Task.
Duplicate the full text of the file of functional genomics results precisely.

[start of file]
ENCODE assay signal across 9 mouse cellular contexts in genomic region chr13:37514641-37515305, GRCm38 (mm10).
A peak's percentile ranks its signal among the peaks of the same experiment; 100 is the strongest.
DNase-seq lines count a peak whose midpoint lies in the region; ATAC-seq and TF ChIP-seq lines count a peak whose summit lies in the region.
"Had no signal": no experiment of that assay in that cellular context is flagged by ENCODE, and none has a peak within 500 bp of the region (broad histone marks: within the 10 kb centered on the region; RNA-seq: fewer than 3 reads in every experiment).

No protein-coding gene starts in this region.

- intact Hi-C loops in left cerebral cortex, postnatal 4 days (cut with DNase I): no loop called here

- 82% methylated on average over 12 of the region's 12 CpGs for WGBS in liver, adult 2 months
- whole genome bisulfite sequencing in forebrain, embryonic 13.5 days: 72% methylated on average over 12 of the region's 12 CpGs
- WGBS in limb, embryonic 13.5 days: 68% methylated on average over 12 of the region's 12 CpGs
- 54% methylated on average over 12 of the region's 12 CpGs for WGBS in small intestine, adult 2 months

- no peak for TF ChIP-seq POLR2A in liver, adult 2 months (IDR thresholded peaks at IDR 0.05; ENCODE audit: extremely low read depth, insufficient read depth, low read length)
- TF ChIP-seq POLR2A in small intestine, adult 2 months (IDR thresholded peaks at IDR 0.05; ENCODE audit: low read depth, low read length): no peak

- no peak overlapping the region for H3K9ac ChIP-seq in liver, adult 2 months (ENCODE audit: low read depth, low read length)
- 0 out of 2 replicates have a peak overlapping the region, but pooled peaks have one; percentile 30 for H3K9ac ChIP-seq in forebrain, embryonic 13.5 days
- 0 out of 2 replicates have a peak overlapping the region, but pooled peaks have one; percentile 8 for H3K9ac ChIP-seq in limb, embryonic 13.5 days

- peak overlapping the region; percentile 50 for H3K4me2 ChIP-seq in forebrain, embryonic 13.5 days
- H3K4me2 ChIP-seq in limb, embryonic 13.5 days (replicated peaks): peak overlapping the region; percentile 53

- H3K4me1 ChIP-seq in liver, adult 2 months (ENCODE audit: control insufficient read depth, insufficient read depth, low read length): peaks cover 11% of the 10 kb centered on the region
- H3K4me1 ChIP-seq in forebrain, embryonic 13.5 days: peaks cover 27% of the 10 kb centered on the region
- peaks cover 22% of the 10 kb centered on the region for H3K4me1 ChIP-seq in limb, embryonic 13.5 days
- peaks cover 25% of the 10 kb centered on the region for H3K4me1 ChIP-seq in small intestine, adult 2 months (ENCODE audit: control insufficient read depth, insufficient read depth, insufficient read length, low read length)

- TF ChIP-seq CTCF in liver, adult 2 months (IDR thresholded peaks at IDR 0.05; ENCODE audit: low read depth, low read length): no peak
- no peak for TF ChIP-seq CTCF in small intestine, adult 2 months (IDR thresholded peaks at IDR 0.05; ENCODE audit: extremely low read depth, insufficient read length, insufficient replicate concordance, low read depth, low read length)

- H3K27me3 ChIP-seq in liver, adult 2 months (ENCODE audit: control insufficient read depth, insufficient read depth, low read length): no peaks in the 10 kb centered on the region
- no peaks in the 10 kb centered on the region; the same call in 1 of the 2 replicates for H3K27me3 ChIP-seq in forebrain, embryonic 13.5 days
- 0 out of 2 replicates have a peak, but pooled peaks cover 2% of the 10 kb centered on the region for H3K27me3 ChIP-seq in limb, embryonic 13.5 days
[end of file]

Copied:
ENCODE assay signal across 9 mouse cellular contexts in genomic region chr13:37514641-37515305, GRCm38 (mm10).
A peak's percentile ranks its signal among the peaks of the same experiment; 100 is the strongest.
DNase-seq lines count a peak whose midpoint lies in the region; ATAC-seq and TF ChIP-seq lines count a peak whose summit lies in the region.
"Had no signal": no experiment of that assay in that cellular context is flagged by ENCODE, and none has a peak within 500 bp of the region (broad histone marks: within the 10 kb centered on the region; RNA-seq: fewer than 3 reads in every experiment).

No protein-coding gene starts in this region.

- intact Hi-C loops in left cerebral cortex, postnatal 4 days (cut with DNase I): no loop called here

- 82% methylated on average over 12 of the region's 12 CpGs for WGBS in liver, adult 2 months
- whole genome bisulfite sequencing in forebrain, embryonic 13.5 days: 72% methylated on average over 12 of the region's 12 CpGs
- WGBS in limb, embryonic 13.5 days: 68% methylated on average over 12 of the region's 12 CpGs
- 54% methylated on average over 12 of the region's 12 CpGs for WGBS in small intestine, adult 2 months

- no peak for TF ChIP-seq POLR2A in liver, adult 2 months (IDR thresholded peaks at IDR 0.05; ENCODE audit: extremely low read depth, insufficient read depth, low read length)
- TF ChIP-seq POLR2A in small intestine, adult 2 months (IDR thresholded peaks at IDR 0.05; ENCODE audit: low read depth, low read length): no peak

- no peak overlapping the region for H3K9ac ChIP-seq in liver, adult 2 months (ENCODE audit: low read depth, low read length)
- 0 out of 2 replicates have a peak overlapping the region, but pooled peaks have one; percentile 30 for H3K9ac ChIP-seq in forebrain, embryonic 13.5 days
- 0 out of 2 replicates have a peak overlapping the region, but pooled peaks have one; percentile 8 for H3K9ac ChIP-seq in limb, embryonic 13.5 days

- peak overlapping the region; percentile 50 for H3K4me2 ChIP-seq in forebrain, embryonic 13.5 days
- H3K4me2 ChIP-seq in limb, embryonic 13.5 days (replicated peaks): peak overlapping the region; percentile 53

- H3K4me1 ChIP-seq in liver, adult 2 months (ENCODE audit: control insufficient read depth, insufficient read depth, low read length): peaks cover 11% of the 10 kb centered on the region
- H3K4me1 ChIP-seq in forebrain, embryonic 13.5 days: peaks cover 27% of the 10 kb centered on the region
- peaks cover 22% of the 10 kb centered on the region for H3K4me1 ChIP-seq in limb, embryonic 13.5 days
- peaks cover 25% of the 10 kb centered on the region for H3K4me1 ChIP-seq in small intestine, adult 2 months (ENCODE audit: control insufficient read depth, insufficient read depth, insufficient read length, low read length)

- TF ChIP-seq CTCF in liver, adult 2 months (IDR thresholded peaks at IDR 0.05; ENCODE audit: low read depth, low read length): no peak
- no peak for TF ChIP-seq CTCF in small intestine, adult 2 months (IDR thresholded peaks at IDR 0.05; ENCODE audit: extremely low read depth, insufficient read length, insufficient replicate concordance, low read depth, low read length)

- H3K27me3 ChIP-seq in liver, adult 2 months (ENCODE audit: control insufficient read depth, insufficient read depth, low read length): no peaks in the 10 kb centered on the region
- no peaks in the 10 kb centered on the region; the same call in 1 of the 2 replicates for H3K27me3 ChIP-seq in forebrain, embryonic 13.5 days
- 0 out of 2 replicates have a peak, but pooled peaks cover 2% of the 10 kb centered on the region for H3K27me3 ChIP-seq in limb, embryonic 13.5 days